What We Leave Behind, Part I

School Field Trip

“Ooh, look at this,” said Cari

“Ooh, look at this,” said Cari, pointing to another exhibit.  Max turned away from the display of ancient armor and obediently followed Cari to a low table display case.  He was puzzled by the contents:  a set of tools here, a slipper there, metal fittings one might use on a fancy box.  The tools and fittings were corroded with age, and the slipper barely recognizable.  None of this struck him as terribly significant.  A famous institution like the Cultural Museum of the Rift, Max thought, should be filled wall-to-wall with items of obvious importance.  He expected to see ancient battle axes, shields, and siege engines, and certainly those displays abounded.  What enchanted Cari seemed merely ordinary. 

Looking more closely, Max learned that the tools belonged to a shoemaker many centuries ago, and were unearthed at a site near the Riften Central Train Station.  The owner was believed to have been a certain Simon Sorenson, who, based on fragmentary evidence, was thought to have married a young woman named Lucia more than one thousand years ago.  It then occurred to Max what had captured Cari’s attention.  “So, this Simon Sorenson, is he supposed to be that fellow from those Jot and Miki stories?”

“Some people really want to believe he is,” replied Cari, “but nobody actually knows.  It’s fun to think about, though.”

Max supposed it was, if you liked those stories as much as Cari did (Max liked them as well, though he would never admit it).  “But what am I supposed to be seeing here?” he asked, pointing at the display.  “What am I supposed to be thinking about?”

“Thinking?  You?”  Cari grinned.  “Well, anything you like, I guess,” said Cari.  “It’s not really supposed to make you think anything, outside of ‘here are some tools from long ago.’  Maybe you could think about who used them, and why.  Just think about it for a minute.  If it doesn’t hurt too much, I mean.”

Max brushed aside Cari’s smart remark.  “So, just think?”

“Just think,” said Cari.  “But not for too long.  Our coaches will be along soon.”  Cari, Max, and their classmates would soon be traveling by motor coach to a hostel north of Riften, returning home to Solitude the following morning.

Though Cari could be (and often was) an irritating know-it-all, Max had learned that she could see things others might miss, so it was usually a good idea to pay attention.  So Max pondered.  Shoemaker’s tools.  Slipper.  Box-fittings.  So what, Max thought.  Cari could gawp at things like this all day.  She’d say things like, “Oh, maybe this Simon made a pair of slippers with these tools, and then put them in a box as a gift or something.”  But Cari didn’t say that, Max noted.  He’d come up with it on his own.  What else is there to think about? wondered Max, as he wandered into the unfamiliar territory of reverie.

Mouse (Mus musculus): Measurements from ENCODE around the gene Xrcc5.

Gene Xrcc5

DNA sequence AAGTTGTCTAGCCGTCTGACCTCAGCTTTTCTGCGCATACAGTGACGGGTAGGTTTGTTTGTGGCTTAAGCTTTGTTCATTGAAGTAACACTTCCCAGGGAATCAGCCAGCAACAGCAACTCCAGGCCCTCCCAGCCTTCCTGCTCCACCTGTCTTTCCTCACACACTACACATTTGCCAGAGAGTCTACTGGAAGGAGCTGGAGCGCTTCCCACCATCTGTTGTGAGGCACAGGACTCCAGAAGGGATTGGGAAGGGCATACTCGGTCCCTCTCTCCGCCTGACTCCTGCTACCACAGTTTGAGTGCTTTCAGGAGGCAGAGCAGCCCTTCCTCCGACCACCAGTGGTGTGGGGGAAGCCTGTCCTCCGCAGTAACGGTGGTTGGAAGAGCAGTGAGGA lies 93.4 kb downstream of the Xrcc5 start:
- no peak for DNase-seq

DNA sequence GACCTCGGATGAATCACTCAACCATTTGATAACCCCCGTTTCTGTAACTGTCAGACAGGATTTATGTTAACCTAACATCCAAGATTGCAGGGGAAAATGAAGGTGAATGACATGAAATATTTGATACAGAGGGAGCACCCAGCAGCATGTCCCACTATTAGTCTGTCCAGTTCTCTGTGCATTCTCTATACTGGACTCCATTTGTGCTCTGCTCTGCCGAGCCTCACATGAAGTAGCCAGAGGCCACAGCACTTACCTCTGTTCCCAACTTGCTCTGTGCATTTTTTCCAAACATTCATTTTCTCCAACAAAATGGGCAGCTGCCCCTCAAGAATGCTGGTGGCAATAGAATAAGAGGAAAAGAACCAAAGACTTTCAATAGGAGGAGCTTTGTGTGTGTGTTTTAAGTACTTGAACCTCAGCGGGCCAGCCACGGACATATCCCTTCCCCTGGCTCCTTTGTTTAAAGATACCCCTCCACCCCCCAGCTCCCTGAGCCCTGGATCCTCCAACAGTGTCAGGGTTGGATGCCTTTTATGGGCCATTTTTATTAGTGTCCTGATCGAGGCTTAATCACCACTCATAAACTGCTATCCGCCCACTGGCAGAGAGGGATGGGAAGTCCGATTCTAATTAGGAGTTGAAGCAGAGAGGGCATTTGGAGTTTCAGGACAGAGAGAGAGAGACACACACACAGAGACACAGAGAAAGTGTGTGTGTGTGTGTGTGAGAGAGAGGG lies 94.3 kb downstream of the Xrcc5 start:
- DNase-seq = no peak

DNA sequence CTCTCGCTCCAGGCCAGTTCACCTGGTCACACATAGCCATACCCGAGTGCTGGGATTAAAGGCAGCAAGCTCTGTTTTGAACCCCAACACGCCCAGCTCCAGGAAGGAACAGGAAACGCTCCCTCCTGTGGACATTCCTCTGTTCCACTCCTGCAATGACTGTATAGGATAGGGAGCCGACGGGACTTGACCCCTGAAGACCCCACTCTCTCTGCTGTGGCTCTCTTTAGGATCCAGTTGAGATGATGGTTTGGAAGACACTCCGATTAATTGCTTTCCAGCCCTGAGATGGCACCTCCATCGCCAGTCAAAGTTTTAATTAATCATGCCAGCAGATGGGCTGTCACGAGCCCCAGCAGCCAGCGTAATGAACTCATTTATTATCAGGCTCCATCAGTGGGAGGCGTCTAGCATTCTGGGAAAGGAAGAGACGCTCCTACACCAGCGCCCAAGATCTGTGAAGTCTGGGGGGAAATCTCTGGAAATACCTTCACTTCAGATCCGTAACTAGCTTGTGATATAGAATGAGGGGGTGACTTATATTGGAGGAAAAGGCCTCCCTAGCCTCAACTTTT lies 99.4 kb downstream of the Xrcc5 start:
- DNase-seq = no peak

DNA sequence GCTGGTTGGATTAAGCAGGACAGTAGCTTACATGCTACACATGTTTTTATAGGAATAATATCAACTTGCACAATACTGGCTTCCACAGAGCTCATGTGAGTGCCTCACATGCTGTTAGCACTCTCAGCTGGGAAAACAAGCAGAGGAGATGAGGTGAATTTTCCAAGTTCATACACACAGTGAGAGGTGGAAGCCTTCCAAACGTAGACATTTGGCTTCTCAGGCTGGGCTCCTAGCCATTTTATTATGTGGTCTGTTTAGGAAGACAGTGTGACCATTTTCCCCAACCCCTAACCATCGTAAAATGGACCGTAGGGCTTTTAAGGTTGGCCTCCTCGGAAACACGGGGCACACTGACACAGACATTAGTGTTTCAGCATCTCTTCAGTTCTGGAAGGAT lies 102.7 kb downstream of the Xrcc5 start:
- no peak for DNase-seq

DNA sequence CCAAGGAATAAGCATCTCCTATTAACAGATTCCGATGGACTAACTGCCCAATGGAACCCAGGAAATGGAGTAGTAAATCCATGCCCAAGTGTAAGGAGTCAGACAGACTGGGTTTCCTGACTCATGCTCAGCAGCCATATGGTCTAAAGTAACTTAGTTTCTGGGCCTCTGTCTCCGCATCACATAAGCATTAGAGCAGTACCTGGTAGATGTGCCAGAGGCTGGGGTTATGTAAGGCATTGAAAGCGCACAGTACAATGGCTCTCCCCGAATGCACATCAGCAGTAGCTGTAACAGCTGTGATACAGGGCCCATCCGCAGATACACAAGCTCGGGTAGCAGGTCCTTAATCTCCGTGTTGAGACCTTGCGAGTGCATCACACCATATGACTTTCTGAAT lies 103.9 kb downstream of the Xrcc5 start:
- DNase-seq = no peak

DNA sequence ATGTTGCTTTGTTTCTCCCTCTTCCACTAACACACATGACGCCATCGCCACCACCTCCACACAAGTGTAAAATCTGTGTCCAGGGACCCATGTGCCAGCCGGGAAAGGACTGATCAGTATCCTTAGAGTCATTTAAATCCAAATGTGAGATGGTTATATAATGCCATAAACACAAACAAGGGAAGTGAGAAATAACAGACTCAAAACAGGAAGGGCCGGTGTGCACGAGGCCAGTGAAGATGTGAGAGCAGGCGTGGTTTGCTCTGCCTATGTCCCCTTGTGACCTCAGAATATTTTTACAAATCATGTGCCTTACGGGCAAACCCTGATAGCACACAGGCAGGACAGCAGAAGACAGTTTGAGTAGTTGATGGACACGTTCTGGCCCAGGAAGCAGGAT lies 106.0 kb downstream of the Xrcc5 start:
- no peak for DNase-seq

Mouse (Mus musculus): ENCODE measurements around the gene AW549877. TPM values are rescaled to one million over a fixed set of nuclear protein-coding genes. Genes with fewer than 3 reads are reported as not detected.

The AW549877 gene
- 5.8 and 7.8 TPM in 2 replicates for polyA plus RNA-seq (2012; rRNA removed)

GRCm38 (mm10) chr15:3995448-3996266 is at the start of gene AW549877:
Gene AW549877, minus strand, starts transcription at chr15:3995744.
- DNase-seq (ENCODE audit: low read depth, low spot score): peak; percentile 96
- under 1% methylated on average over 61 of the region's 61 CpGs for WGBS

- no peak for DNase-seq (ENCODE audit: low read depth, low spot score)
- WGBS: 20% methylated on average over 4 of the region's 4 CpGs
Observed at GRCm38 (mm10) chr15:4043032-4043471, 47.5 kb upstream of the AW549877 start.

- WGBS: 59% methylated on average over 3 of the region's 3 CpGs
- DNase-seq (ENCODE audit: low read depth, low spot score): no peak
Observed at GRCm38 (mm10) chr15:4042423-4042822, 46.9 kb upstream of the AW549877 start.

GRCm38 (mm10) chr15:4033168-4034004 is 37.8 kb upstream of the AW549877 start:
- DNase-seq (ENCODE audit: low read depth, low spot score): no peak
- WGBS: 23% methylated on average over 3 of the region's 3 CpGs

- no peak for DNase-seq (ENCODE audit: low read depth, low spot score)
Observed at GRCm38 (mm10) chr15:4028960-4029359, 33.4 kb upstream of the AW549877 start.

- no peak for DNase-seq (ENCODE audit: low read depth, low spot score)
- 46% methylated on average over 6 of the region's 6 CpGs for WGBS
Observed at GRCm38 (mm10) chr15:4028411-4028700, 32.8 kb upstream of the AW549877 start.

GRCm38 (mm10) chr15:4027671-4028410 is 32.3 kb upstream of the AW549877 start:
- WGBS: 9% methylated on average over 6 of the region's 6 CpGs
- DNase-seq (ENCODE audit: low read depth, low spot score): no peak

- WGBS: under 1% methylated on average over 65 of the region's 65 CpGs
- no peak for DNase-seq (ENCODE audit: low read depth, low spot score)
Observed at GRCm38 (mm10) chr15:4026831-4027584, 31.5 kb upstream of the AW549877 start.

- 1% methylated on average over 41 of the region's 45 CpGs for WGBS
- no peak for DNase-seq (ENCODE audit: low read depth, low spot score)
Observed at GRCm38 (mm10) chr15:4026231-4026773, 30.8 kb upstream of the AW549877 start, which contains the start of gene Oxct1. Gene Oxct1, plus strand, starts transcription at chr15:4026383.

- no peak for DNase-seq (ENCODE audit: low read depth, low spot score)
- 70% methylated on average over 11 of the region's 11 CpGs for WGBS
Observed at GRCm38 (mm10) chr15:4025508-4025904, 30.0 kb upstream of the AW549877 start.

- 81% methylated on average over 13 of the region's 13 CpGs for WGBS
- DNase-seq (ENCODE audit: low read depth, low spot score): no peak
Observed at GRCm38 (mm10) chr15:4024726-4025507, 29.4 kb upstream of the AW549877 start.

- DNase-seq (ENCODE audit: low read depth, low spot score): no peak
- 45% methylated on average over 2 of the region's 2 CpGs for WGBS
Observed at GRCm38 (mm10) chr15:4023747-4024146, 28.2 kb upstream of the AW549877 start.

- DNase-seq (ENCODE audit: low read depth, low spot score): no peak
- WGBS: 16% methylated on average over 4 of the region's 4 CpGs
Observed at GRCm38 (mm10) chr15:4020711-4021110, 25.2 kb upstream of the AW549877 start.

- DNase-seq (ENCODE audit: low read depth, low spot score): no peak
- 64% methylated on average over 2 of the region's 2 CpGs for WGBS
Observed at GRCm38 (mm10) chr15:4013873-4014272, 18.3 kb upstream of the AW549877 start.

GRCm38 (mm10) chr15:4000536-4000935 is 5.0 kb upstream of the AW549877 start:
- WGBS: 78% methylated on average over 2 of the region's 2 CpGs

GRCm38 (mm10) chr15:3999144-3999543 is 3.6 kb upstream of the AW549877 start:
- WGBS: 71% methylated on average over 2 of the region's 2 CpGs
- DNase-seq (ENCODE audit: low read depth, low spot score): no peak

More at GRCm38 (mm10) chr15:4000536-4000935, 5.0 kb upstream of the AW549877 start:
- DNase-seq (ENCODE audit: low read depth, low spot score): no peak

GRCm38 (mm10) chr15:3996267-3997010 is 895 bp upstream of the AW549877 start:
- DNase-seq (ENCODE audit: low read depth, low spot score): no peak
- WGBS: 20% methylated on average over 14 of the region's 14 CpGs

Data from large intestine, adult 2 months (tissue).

When Old Was New

Simon removed Miki’s brooch from the wall where it had been for years, and gingerly dusted the porcelain with a clean rag.  Then he placed it in the pocket of his best coat. 

He felt like he was saying farewell all over again. 

Why did he not feel joy?  He should, he thought.  Tonight, on the Festival of Old Life, he would formally ask Lucia Dovahkiin, Daughter of the Dragonborn, for her hand in marriage, and present her with a valuable gift to express his resolution more concretely.  It was traditional for betrothals to be finalized at the Festival of Old Life, the last day of the year.  The next day, the New Life Festival, would mark the first year of the couple’s new life together, regardless of when the wedding ceremony was actually scheduled. 

His calling as a shoemaker did not allow him to buy an expensive gift like jewelry, and practical Lucia would have been disappointed if he even tried to.   Instead, he made her a pair of slippers, as fancy as he could manage, with blue velvet uppers decorated with tiny glass beads, and soft quilted soles, perfect for wearing around the rooms they would take together.  He’d spent weeks working on them, and was sure Lucia would love them. 

However, it was equally customary during the Old Life festival for people to cast away symbols of life they meant to leave behind, so they could face New Life unburdened by the past.  It took a long time for Simon to decide what he could part with.  Miki’s brooch:  It was about half the size of Simon’s hand, with Miki’s likeness etched in porcelain and colorfully painted.  Miki’s peaceful, loving countenance looked back at him, just as it had, day and night, during his time in Honorhall Orphanage and his years of apprenticeship with Gunnar and Ingrid.  The pain of Miki’s absence had decreased over time, as everyone told him it would, but Simon still felt her presence, even after more than six years.  The brooch would be very difficult to part with, but Simon had made up his mind.  He had no right to expect Lucia to share in the burden he had borne alone for years. 

Miki was an elf.  An In-Between Elf, she called herself, from the Summerset Isles.  There, among the Thalmor ruling class, In-Betweens were the lowest of the low, the servants with the worst jobs, subject to disdain and random cruelty.  She never knew her family, and knew nothing but misery until she found herself working for Thalmor Lord Iceni, a widower who needed someone to look after his younger children.  Lord Iceni was an outspoken, devoted follower of Lady Mara’s message of love for all, and he treated Miki like one of his own children.  The brooch had been his gift to her.  However, his devotion made him a dangerous dissident in Thalmor circles, so after sending his older children abroad, he, his remaining children, and Miki fled Iceni manor for Cyrodiil.  They were still in Cyrodiil when Lord Iceni sent Miki on to Skyrim on foot, carrying an important message to the Temple of Mara in Riften. 

Miki had made it as far as Falkreath when a much younger Simon, then working as a courier, agreed to accompany her on the remainder of her journey.  Looking back, Simon couldn’t really understand why he’d agreed to such an undertaking.  He was certainly under no obligation to go with Miki, and he was abandoning a job which at least kept a poor orphan boy from starving.  But agree he did, and the next five days were burned in his memory forever.